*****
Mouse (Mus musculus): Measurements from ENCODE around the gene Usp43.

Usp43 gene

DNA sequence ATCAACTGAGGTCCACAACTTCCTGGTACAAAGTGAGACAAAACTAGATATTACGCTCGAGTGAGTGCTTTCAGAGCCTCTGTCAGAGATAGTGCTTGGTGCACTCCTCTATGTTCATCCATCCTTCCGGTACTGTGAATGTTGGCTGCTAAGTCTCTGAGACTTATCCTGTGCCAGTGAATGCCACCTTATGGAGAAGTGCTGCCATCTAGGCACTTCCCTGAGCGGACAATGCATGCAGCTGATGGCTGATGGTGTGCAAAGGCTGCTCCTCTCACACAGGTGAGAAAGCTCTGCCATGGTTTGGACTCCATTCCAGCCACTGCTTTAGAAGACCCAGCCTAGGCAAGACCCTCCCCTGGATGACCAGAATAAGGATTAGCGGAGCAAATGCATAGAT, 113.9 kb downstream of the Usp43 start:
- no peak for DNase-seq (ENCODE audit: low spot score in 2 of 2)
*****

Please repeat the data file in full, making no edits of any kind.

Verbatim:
Mouse (Mus musculus): Measurements from ENCODE around the gene Usp43.

Usp43 gene

DNA sequence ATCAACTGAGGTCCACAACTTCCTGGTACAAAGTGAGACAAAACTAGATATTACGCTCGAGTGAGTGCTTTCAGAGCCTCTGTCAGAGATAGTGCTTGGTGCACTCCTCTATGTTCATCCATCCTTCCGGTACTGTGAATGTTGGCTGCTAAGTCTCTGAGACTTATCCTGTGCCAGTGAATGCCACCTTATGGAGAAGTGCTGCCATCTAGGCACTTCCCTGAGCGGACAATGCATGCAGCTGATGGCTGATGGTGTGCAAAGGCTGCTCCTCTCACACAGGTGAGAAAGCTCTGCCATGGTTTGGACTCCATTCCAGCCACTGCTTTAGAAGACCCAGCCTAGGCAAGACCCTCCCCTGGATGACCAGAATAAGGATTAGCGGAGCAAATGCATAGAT, 113.9 kb downstream of the Usp43 start:
- no peak for DNase-seq (ENCODE audit: low spot score in 2 of 2)